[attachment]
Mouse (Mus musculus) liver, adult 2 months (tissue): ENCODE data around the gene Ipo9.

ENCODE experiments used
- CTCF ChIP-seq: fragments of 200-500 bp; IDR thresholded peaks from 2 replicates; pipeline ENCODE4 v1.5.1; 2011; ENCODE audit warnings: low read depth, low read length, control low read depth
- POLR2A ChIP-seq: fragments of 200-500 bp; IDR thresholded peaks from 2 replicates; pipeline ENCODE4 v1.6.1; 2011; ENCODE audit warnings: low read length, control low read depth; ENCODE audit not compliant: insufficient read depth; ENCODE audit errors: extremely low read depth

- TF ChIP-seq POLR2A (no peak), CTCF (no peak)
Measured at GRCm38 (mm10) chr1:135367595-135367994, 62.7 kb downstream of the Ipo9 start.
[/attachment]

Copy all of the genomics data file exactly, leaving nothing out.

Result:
Mouse (Mus musculus) liver, adult 2 months (tissue): ENCODE data around the gene Ipo9.

ENCODE experiments used
- CTCF ChIP-seq: fragments of 200-500 bp; IDR thresholded peaks from 2 replicates; pipeline ENCODE4 v1.5.1; 2011; ENCODE audit warnings: low read depth, low read length, control low read depth
- POLR2A ChIP-seq: fragments of 200-500 bp; IDR thresholded peaks from 2 replicates; pipeline ENCODE4 v1.6.1; 2011; ENCODE audit warnings: low read length, control low read depth; ENCODE audit not compliant: insufficient read depth; ENCODE audit errors: extremely low read depth

- TF ChIP-seq POLR2A (no peak), CTCF (no peak)
Measured at GRCm38 (mm10) chr1:135367595-135367994, 62.7 kb downstream of the Ipo9 start.